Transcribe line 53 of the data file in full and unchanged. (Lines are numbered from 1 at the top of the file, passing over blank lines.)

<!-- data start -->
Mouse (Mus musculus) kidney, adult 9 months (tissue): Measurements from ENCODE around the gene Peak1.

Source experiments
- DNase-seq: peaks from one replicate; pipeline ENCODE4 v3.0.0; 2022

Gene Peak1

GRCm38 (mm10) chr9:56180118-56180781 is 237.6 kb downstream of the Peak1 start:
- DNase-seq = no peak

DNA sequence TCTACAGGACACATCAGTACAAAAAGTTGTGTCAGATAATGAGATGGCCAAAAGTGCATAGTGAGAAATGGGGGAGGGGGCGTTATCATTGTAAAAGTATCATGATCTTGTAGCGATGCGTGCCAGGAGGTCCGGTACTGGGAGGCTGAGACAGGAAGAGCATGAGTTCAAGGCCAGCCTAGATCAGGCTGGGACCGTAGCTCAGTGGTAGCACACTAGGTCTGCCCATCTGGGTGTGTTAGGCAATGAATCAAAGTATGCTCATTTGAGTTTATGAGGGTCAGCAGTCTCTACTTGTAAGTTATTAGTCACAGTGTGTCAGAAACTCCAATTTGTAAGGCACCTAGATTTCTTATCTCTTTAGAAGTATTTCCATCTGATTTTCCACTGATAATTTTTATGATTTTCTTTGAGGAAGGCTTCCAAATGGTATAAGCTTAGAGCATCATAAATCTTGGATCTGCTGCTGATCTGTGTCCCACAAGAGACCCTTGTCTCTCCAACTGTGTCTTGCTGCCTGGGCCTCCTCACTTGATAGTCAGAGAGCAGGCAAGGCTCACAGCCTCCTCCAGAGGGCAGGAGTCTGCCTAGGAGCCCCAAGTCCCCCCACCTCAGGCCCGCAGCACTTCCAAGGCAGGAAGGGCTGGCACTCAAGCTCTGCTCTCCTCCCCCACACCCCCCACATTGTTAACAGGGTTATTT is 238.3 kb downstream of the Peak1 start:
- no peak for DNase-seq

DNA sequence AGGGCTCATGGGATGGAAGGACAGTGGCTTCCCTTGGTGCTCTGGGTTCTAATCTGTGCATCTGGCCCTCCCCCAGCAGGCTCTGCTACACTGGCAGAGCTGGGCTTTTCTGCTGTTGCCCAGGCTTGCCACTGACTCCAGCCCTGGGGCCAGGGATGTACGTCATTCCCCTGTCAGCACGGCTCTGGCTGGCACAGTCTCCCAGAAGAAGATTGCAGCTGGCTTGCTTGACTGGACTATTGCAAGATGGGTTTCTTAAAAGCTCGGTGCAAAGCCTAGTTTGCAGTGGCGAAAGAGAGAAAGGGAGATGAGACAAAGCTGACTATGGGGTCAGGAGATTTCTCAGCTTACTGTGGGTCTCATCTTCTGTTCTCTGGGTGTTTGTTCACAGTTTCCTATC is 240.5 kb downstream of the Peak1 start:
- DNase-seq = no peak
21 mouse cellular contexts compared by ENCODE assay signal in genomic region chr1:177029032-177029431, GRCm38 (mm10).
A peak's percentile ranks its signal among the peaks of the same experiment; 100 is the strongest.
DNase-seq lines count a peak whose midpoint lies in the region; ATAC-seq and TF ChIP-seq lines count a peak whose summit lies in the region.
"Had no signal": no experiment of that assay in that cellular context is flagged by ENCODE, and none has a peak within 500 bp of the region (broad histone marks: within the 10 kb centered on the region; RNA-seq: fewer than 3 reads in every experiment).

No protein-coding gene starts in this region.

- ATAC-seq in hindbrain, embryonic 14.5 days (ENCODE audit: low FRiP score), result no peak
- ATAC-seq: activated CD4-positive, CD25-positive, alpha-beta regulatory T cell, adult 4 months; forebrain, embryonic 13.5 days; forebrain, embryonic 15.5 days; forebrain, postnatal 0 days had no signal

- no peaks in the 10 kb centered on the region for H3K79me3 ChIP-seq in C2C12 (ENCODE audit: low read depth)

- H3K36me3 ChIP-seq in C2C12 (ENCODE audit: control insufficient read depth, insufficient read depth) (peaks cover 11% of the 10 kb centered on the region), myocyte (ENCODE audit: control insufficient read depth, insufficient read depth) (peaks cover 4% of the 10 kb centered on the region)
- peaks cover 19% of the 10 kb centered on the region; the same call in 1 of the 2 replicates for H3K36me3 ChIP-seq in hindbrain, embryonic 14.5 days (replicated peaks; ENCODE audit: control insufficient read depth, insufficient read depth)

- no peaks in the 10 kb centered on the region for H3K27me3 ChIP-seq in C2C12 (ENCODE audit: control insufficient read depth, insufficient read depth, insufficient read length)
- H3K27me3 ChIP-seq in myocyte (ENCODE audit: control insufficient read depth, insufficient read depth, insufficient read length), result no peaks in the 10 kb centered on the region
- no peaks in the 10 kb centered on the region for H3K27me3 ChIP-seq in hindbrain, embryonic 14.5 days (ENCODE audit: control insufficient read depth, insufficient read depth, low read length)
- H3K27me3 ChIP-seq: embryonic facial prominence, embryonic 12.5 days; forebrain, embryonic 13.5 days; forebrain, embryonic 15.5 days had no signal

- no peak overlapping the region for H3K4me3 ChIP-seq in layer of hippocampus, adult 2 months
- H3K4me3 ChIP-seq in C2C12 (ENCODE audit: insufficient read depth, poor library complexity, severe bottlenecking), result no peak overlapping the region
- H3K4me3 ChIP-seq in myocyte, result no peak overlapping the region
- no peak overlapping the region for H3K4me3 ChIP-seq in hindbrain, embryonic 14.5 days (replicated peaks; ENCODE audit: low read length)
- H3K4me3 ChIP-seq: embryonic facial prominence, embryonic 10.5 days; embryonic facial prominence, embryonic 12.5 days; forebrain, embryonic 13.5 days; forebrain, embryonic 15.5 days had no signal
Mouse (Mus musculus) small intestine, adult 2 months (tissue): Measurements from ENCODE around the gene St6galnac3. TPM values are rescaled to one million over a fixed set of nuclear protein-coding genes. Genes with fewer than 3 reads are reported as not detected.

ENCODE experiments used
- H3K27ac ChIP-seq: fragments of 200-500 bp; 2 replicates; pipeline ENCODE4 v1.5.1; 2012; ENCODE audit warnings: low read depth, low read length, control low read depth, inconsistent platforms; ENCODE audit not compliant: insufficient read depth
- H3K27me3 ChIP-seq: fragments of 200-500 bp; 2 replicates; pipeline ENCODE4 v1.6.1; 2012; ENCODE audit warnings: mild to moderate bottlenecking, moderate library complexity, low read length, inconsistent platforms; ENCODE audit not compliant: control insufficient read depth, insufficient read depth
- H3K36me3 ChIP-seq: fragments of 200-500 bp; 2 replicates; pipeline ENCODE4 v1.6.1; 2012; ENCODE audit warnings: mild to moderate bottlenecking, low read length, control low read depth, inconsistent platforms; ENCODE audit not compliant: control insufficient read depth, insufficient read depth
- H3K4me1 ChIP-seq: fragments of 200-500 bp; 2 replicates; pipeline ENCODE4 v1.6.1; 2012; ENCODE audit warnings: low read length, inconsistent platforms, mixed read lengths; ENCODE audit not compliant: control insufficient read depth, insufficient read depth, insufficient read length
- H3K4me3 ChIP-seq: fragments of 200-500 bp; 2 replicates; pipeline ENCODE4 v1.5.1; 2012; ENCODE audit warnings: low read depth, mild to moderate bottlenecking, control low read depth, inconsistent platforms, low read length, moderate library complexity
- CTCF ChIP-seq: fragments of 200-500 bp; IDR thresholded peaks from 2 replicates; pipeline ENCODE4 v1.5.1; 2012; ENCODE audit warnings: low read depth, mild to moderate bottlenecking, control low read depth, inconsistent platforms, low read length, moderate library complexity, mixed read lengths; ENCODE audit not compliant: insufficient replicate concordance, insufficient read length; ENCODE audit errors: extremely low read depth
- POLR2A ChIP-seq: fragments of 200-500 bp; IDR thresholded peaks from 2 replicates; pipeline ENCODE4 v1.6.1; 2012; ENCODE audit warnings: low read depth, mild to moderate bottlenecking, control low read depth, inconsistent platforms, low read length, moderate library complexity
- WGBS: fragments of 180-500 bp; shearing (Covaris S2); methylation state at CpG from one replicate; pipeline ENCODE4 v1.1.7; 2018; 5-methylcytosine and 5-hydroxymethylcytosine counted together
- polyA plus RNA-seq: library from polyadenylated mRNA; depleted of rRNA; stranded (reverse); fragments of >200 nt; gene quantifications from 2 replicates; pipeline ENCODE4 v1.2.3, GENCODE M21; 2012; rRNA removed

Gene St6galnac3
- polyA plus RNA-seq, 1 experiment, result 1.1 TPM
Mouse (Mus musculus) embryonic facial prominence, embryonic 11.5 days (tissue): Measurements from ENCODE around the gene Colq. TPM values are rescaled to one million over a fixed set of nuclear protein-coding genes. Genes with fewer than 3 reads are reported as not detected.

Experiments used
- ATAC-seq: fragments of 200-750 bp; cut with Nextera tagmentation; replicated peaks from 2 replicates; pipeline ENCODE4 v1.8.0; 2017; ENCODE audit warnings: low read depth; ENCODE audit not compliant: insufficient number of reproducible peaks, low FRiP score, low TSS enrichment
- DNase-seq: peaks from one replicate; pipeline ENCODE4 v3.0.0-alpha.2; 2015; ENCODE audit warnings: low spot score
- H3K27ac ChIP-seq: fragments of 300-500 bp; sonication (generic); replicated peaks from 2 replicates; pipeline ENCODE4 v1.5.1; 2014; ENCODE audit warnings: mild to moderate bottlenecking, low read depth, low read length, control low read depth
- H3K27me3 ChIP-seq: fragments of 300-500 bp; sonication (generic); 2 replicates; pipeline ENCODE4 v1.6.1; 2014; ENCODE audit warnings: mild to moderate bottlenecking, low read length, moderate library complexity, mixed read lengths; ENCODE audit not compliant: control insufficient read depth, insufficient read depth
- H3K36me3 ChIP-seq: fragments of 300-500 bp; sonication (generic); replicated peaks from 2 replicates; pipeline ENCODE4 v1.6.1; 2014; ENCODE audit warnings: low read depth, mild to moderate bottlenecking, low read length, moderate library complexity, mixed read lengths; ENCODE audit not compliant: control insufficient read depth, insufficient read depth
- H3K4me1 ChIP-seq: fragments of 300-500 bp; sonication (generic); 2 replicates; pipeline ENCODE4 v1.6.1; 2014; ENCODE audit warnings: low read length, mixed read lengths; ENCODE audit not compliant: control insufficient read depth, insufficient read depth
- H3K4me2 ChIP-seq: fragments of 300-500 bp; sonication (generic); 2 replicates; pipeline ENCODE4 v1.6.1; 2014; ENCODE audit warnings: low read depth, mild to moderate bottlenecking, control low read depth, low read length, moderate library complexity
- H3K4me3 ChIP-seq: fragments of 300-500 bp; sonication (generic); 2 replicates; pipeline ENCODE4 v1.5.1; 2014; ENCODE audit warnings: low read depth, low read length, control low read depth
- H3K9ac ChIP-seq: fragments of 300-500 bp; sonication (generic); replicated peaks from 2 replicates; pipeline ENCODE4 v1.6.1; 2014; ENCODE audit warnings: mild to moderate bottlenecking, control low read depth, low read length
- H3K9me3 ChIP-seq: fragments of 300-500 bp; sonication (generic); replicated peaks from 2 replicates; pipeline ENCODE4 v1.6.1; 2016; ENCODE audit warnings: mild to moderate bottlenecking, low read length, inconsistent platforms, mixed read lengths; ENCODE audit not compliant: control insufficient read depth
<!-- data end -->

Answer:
- H3K9ac ChIP-seq: fragments of 300-500 bp; sonication (generic); replicated peaks from 2 replicates; pipeline ENCODE4 v1.6.1; 2014; ENCODE audit warnings: mild to moderate bottlenecking, control low read depth, low read length